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>PRESS RELEASES / October 2, 2008

Cebu Pacific, WWF’s Bright Skies project makes headway

Generates more than half a million from passenger donations in August

Project Bright Skies, the carbon emissions offsetting advocacy of Cebu Pacific (CEB) and World Wide Fund for Nature (WWF-Philippines), has generated P565,376 in cash donations for August 2008. The joint program started on July 19, 2008.

“We thank our passengers who have donated to the Bright Skies project because this will go a long way in our quest to create adaptation programs in the Philippines. The results are encouraging and we hope our passengers will continue to help us fight climate change,“CEB president and CEO Lance Gokongwei said.

Carbon emitted by aviation fuel burn is a contributor to the greenhouse effect that causes climate change.

Project ‘Bright Skies’ is a program by which CEB passengers can help affected communities adapt to the effects of climate change by offsetting the carbon emissions from their air travel through WWF donations through the CEB website (www.cebupacificair.com).

CEB is the only airline in the Philippines today that offers passengers an opportunity to make a donation for climate change adaptation programs. “We are taking the lead in doing this with WWF because climate change is a reality and we need to make sure that we are able to create a sustainable adaptation program in the country.” Gokongwei emphasized.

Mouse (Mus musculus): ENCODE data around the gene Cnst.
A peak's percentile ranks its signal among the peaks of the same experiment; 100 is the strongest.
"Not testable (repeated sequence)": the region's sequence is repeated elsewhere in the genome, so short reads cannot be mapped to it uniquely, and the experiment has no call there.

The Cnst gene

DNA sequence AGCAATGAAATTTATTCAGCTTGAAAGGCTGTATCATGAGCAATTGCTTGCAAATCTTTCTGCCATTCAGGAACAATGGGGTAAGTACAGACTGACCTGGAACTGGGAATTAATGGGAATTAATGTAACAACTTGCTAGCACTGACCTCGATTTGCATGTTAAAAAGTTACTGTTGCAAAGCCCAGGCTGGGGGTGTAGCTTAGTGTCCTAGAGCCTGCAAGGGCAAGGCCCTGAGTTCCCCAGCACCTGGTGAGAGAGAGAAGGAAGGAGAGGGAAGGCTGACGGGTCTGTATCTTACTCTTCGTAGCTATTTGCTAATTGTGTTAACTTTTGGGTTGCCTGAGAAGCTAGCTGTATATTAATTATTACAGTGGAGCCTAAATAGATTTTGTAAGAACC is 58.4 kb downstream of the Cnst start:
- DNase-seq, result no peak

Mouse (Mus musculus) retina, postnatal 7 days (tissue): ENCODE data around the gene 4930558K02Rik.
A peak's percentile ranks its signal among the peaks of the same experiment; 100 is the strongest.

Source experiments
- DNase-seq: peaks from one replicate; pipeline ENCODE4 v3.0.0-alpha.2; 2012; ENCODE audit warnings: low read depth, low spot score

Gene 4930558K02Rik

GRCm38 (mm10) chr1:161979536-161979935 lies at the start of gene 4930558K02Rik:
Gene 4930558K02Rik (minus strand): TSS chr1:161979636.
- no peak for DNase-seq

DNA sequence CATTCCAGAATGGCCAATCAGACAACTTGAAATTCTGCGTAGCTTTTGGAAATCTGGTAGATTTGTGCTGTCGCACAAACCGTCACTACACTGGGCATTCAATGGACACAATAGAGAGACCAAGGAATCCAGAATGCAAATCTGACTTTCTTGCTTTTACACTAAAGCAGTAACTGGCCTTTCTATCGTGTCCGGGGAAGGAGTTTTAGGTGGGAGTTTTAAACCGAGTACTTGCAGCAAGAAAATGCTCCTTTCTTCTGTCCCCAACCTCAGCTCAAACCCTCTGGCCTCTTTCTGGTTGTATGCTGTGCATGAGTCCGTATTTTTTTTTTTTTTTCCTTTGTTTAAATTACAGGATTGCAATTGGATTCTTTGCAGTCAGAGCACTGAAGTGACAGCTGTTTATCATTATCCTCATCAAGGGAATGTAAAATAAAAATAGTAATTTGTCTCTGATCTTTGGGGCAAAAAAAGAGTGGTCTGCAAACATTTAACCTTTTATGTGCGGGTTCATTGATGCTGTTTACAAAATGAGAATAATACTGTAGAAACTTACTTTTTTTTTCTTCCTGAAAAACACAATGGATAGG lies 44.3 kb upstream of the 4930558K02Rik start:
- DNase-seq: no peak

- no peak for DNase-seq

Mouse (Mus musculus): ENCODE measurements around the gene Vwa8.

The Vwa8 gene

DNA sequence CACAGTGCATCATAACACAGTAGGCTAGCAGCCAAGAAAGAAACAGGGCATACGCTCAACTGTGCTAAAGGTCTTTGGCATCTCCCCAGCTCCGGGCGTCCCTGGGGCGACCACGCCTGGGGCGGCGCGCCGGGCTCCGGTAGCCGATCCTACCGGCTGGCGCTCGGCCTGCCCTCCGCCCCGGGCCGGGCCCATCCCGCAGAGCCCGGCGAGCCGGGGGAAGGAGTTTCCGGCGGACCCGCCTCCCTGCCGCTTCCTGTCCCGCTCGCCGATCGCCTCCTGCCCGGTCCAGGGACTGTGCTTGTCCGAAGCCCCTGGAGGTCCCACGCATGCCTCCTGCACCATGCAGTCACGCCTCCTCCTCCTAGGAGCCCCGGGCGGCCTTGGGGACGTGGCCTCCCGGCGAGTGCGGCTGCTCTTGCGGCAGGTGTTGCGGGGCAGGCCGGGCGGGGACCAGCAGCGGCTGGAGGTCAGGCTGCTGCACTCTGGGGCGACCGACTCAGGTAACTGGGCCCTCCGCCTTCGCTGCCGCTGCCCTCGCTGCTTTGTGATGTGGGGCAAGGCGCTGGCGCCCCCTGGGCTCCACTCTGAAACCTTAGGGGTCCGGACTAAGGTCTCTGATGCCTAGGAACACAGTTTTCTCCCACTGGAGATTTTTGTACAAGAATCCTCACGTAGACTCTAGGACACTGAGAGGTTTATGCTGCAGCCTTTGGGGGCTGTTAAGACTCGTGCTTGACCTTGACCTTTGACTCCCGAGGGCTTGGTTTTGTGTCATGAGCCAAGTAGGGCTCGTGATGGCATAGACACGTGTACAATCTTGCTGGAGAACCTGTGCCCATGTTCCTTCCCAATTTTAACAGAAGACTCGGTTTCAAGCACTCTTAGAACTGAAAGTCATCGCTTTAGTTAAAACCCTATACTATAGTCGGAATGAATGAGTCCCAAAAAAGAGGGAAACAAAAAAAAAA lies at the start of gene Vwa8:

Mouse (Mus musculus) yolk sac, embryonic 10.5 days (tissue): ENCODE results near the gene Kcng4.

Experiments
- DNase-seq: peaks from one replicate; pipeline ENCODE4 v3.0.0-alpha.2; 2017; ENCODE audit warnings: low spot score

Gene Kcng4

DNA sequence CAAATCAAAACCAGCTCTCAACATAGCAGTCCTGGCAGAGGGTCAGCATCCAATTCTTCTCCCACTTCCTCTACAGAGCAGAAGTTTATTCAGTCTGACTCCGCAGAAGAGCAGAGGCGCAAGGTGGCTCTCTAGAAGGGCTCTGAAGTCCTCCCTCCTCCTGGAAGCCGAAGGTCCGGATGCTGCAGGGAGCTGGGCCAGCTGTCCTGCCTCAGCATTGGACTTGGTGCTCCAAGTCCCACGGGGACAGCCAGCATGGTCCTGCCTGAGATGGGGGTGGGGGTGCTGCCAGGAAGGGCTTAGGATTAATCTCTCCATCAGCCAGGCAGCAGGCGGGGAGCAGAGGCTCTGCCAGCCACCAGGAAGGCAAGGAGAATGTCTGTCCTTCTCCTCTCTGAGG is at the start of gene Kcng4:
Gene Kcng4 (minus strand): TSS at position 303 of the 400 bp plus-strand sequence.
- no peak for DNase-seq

All CEB passengers booking online have the option to give a voluntary contribution that goes to WWF’s adaptation projects in Apo Reef - Sablayan, Occidentral Mindoro.

The amount of the passengers’ voluntary contribution is pre-computed based on the estimated amount of carbon dioxide (CO2) emitted by their flight’s actual distance. The amount of CO2 is then given a value based on international voluntary offset prices per ton of carbon dioxide. The equivalent contribution amount will then be included in the passengers’ summary of costs for credit card payment to indirectly offset carbon emission.

Carbon offsetting is a standard practice in other countries. Countries like the Philippines emit significantly less CO2 per person but are expected to receive the negative impact of climate change, which makes adaptation and preparation for potentially catastrophic effects a priority.

"By pioneering Philippine offset mechanisms, WWF and CEB are paving the way for a more carbon-conscious society. Global warming is already affecting crucial ecosystems such as Apo Reef, where increased temperatures are causing hard coral deterioration. Every centavo we invest now will pay us back tenfold in the future," assures WWF President David Valdes.